The Constitution of Non-State Government
Field Guide to Texas Secession
Throughout the West, the basic institutions of public life are approaching collapse: Public debt has grown to unrepayable sums—currently at over $30 trillion in the United States alone; violent crime reigns in the once-great cities; social divisions are increasingly intractable; and the supposedly sovereign citizen feels powerless before an ever-growing centralized Leviathan.
Is there no other form of government to replace the impending ruin of the state? This book contends that there is.
The state is in fact a recent form of government, which has existed less than 400 years. Its key characteristics – centralization, ceaseless expansion of its powers to tax and coerce, its removal of all intermediating institutions between those powers and its citizens, its pretense of legitimacy in majoritarian absolutism – have finally reached their historical dead end. Far longer-lived and far more successful non-state governments have existed throughout history. The 500-year-old Hanseatic League, the over 700-year-old Swiss Confederation, and the 1100-year-old Venetian republic provide inspiring alternatives.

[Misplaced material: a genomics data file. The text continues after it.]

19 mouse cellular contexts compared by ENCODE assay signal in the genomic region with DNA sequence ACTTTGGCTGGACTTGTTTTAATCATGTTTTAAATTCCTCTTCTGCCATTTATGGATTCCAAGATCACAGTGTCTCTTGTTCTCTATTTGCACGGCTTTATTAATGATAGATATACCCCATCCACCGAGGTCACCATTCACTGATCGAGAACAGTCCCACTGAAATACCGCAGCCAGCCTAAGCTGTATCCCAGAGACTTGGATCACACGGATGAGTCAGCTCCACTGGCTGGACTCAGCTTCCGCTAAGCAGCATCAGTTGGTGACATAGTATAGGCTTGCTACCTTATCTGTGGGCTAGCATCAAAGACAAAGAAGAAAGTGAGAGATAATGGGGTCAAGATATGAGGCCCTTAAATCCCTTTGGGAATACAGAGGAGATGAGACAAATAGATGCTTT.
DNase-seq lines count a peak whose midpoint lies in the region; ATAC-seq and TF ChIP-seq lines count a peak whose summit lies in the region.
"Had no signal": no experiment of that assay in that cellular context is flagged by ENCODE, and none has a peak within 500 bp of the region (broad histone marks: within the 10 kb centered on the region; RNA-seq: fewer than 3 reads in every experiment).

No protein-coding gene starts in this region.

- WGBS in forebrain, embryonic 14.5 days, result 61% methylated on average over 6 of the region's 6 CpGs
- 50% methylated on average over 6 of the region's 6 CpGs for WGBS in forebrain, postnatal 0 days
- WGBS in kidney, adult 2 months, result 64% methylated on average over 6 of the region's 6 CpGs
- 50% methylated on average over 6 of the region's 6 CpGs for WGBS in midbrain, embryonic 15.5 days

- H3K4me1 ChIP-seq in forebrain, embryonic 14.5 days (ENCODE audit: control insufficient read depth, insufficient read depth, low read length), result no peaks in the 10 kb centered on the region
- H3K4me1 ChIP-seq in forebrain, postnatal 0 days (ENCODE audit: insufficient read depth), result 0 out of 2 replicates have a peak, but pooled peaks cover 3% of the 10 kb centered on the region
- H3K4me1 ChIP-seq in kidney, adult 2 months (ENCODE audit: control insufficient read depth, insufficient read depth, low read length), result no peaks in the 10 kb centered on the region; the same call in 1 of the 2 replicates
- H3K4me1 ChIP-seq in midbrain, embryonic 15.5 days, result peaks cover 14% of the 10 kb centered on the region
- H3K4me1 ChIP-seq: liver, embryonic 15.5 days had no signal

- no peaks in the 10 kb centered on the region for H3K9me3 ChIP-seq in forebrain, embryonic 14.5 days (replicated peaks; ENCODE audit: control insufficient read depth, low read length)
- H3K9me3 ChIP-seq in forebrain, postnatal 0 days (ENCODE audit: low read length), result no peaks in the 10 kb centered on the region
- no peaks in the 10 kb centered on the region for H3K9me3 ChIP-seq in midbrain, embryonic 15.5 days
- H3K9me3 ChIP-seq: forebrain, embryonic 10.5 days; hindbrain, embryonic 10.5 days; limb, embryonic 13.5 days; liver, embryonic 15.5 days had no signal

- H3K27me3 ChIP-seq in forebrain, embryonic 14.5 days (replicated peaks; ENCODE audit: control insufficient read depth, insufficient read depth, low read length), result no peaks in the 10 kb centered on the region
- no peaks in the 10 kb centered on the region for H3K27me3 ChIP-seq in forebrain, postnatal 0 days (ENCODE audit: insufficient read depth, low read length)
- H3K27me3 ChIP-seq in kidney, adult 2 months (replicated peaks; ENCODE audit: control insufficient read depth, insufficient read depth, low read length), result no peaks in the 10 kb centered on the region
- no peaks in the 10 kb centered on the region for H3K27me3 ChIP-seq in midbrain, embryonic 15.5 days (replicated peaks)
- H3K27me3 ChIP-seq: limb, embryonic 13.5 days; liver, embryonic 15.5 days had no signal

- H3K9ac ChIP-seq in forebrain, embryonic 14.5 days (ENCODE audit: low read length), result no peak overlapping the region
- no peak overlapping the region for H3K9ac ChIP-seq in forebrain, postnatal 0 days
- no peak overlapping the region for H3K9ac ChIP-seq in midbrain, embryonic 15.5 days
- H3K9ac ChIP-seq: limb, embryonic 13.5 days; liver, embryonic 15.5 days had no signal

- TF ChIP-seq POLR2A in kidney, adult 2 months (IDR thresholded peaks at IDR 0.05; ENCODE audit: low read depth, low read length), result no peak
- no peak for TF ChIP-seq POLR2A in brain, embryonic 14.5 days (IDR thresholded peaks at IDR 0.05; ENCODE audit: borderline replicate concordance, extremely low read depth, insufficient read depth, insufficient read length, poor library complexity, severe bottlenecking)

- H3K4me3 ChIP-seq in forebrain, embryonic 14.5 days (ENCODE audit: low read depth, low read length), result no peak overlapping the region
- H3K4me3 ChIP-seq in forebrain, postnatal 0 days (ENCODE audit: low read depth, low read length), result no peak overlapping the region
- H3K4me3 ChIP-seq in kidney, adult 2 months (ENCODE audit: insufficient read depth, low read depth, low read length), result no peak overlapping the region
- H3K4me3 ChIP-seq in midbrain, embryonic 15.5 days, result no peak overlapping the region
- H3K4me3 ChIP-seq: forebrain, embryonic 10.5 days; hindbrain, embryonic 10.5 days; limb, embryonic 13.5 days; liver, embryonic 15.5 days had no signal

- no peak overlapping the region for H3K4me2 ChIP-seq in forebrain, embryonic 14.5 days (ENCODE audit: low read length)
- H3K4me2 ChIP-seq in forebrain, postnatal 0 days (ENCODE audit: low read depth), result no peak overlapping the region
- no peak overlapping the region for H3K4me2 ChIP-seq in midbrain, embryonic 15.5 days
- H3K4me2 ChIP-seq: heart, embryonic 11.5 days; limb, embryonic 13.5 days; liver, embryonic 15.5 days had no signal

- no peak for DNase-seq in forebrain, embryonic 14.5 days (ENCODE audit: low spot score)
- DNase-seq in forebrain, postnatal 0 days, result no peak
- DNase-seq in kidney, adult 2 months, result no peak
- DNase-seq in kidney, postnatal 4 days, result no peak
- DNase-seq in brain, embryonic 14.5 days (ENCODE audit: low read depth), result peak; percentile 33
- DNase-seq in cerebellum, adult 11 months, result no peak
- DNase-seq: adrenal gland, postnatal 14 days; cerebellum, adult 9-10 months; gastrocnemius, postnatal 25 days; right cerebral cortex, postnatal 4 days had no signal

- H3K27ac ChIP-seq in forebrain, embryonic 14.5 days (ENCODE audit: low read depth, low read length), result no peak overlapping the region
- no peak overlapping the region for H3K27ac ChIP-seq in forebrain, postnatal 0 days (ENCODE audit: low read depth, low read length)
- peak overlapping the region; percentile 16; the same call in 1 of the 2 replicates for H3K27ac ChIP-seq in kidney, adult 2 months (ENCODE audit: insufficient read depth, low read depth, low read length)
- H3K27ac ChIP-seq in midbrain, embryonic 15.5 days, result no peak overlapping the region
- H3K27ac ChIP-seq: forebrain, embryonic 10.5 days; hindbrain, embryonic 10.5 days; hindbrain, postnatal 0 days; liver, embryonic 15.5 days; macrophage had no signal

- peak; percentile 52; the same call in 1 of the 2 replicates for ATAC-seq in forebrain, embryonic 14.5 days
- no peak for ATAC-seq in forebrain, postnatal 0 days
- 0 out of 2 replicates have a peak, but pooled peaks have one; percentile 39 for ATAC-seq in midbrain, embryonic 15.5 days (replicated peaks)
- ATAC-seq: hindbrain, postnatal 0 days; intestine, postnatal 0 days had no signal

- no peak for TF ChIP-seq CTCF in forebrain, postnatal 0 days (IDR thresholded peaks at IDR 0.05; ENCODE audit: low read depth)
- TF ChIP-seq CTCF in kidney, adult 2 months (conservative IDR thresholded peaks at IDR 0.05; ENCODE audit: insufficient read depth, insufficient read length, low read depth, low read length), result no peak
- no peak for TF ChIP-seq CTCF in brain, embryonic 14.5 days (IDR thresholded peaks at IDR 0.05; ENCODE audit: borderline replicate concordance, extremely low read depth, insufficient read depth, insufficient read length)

From those examples this book has abstracted a non-state constitution, kleristocracy, established on the new praxeological category of architectonics. The brilliant insight of architectonics is astonishing in its simplicity. It is this: Just as the subjective theory of value establishes economics, so it establishes reason as the directing agency of political affairs in a communitarian polity. The book rigorously demonstrates the superiority of the kleristocratic constitution over all of the state’s advocates in political science, from Hobbes to Rawls. And it provides a highly detailed implementation of its principles in the American State where it is most likely to succeed: The State of Texas.
The Constitution of Non-State Government is a book written with logical power and icon-busting verve, as befits a thoroughgoing tract that breathtakingly upends every received notion about what constitutes good government.
“This is a tremendous achievement.” – Dr. Walter E. Block, Loyola University
“An impressive achievement. . . it is excellent and the product of careful thought and much learning.” – Dr. David Gordon, Ludwig von Mises Institute
“It is a splendid study written in a clear and spirited style. . . I especially liked the effort you made to show concretely how Texas (or some other state) could gradually transition into your non-state republic.” – Dr. Donald Livingston, Abbeville Institute
“A banquet of reflections and insights. . . an impressive achievement.” – Dr. David R. Upham, University of Dallas
Paperback ISBN: 978-1-947660-85-4